This past February all of the Winter Guard parents were asked to contribute a short story or memory about our Winter Guard Director. She would be celebrating her “-Mumble, mumble -th” Birthday in March. Her son wanted to put together a book of memories for her.
DC has been a participant with this special needs Winter Guard team for 6 or 7 years. He really loves it, even though at first he had a really tough time focusing and rarely did anything close to the moves that everyone else was doing. He didn’t care. He wanted to wave his flag. He has improved very much over the years and still enjoys participating. He loves the performances most of all. He loves the attention – he loves the applause. He is the only one to take a bow while the rest of the team is in the “end of performance” pose. (I am sure there is a proper and official name for that, but “end of performance pose” is the best I can do)
I wrote up my memory, DC drew a picture and we sent it along to the director’s son. Had I been really thinking, I would not have told DC about the birthday. It was still 3 weeks away and DC is always very excited about birthdays. DC also does not understand “surprise” or “secret”.
A secret, is DC whispering in a raspy voice louder than his already very loud voice.
A secret is pizza for breakfast.
There are times, not often, but there are times, when we have left-over pizza in the house. When there is left over pizza, DC loves to have it for breakfast. This happens all of once every couple of months, but I know my son. If anyone were to ask him what he had for breakfast, he will answer pizza. If someone should ask him the next day, he will answer “pizza”, not because he had it again, but because 1) That is what he would have wanted to have 2) It becomes a standard answer because he is tired of answering questions 3) That was his favorite breakfast that week so that’s his answer and he is sticking with it.
Not wanting people to think I give him pizza every morning, we decided to call it “Secret Breakfast”. Well…. as I said, DC doesn’t understand the concept of a secret, so anytime we go out with friends for pizza, or we are at a party where pizza is being served, he always asks for “Secret Breakfast” – then I have to explain what “Secret Breakfast” is to my friends or other parents, (because of course, they ask – wouldn’t you?) completely defeating the purpose of the secret part of “Secret Breakfast”. At this point “Secret Breakfast” is just something we call pizza, people now just ask him if he wants to take some home for “Secret Breakfast”, and yes, they also call it “Secret Breakfast” when they offer.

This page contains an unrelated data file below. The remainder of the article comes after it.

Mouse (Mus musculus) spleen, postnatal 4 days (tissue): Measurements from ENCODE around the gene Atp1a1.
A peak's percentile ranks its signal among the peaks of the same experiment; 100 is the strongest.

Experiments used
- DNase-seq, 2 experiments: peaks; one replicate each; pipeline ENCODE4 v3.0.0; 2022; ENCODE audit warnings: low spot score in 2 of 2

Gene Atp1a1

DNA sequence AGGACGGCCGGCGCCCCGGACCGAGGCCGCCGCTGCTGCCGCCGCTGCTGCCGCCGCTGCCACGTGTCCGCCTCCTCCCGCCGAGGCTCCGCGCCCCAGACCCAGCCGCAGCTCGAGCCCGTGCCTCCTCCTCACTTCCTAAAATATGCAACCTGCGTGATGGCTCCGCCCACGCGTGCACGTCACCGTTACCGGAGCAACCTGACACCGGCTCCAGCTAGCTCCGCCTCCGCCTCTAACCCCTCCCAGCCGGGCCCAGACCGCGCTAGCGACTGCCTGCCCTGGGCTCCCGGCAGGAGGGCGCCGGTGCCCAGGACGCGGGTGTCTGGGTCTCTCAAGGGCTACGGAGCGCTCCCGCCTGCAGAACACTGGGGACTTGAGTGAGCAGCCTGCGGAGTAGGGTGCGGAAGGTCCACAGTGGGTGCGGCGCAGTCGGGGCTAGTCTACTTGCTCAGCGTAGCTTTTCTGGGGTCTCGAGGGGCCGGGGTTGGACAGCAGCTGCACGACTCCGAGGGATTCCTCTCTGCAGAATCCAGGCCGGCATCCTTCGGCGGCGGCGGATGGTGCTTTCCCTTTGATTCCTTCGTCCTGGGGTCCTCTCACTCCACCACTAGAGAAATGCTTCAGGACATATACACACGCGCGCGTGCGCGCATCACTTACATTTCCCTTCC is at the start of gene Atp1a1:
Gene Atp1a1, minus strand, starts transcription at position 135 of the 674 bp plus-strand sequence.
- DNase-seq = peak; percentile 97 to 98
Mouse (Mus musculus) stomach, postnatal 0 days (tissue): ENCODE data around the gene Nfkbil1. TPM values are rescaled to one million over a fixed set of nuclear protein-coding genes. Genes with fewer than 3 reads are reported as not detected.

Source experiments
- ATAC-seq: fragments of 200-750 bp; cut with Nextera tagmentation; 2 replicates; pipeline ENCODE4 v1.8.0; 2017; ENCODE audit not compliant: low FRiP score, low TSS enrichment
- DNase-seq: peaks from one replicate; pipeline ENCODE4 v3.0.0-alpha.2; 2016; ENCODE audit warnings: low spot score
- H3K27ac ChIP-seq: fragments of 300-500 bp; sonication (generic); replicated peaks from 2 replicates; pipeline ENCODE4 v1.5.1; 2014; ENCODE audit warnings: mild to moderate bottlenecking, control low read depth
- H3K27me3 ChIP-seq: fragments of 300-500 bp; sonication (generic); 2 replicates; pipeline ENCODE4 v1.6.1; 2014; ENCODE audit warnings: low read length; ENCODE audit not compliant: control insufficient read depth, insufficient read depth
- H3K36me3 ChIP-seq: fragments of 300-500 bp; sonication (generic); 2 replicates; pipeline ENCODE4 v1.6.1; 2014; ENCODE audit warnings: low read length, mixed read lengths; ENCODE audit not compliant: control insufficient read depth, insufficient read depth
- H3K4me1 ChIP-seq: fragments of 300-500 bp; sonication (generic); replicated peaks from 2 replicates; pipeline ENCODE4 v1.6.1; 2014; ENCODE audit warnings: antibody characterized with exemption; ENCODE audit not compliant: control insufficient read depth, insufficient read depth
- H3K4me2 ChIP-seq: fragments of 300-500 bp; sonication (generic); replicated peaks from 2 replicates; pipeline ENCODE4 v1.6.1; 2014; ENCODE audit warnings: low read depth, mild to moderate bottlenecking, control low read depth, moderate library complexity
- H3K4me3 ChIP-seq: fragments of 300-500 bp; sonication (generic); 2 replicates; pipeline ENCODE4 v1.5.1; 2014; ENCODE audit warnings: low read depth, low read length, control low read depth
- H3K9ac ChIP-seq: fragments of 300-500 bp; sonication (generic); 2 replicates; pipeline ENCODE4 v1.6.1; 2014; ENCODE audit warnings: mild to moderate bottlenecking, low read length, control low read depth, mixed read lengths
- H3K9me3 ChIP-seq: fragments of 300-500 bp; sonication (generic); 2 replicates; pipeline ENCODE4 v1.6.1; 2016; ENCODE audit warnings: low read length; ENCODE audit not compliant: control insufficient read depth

A surprise pretty much runs along the same lines as a secret. If we buy a gift, and I tell him not to say anything because it is a surprise, the very first thing he will do when he sees the person that we bought the gift for is:
– Go over to that person, point at them and says (to me) “Don’t tell anyone, surprise, shhh” and many times he will even tell me what the surprise is. I suppose because he is addressing me and not the person, he thinks he is not giving it all away.
Knowing all of this, I should have realized that the next time we went to Winter Guard practice, he would ask about Mrs. F’s birthday. It was still two weeks away. I was worried that if he mentioned it in front of her, she would know that something was in the works. There would be no reason for DC to know that her birthday was coming. I reminded him over and over and held my breath for the next two weeks. Fortunately he did not give it away, not for lack of trying though – he did mention it a number of times at practice but luckily she was not close enough to hear it.
I saved the story to post at a later date, after her birthday. My mind, being the steel trap that it is, filed it and forgot to post it.
We were out tonight for pizza with DC and his friends when DC asked for Secret Breakfast and I remembered the post – because this is the way my mind works.
Here is the “Little Bit of Faith” portion of this post.
Happy very belated Birthday, “Mrs. F”!
The one event that always sticks out in my mind is the High School Ice Cream Social performance in 2011. The performance was a last-minute addition to the Team’s schedule. Being so last-minute, many of the Buddies were not available to perform with our children.
The Team had never rehearsed, never mind performed without their Buddies before, so this was something totally out of their comfort zone. But there we were anyway, with 3 buddies. Mrs. F. had faith that they would be able to do this. I am not sure that many of the parents had as much faith, but Mrs. F. did.
There was a little bit of time to do a few quick rehearsals before the show but as I said, this was a very new experience for them – a few quick rehearsals without their buddies would be like starting from scratch. Mrs. F. gave them a pep talk before and after each run-though and made it very clear to all of them that they could do this!
She gathered them around for one more pep talk before they went out to perform. She believed in them so they believed in themselves. They knew they could do this!
And they DID! The show went off without a hitch. They gave a fabulous performance! How proud they were to be able to do this without help! Mrs. F. had faith and in turn, so did the Team (and the parents)…… All it took was a little bit of faith…….. And THANK YOU for the faith you have in, and the encouragement you give to our children!
There is no one better! Thank you for everything you do……..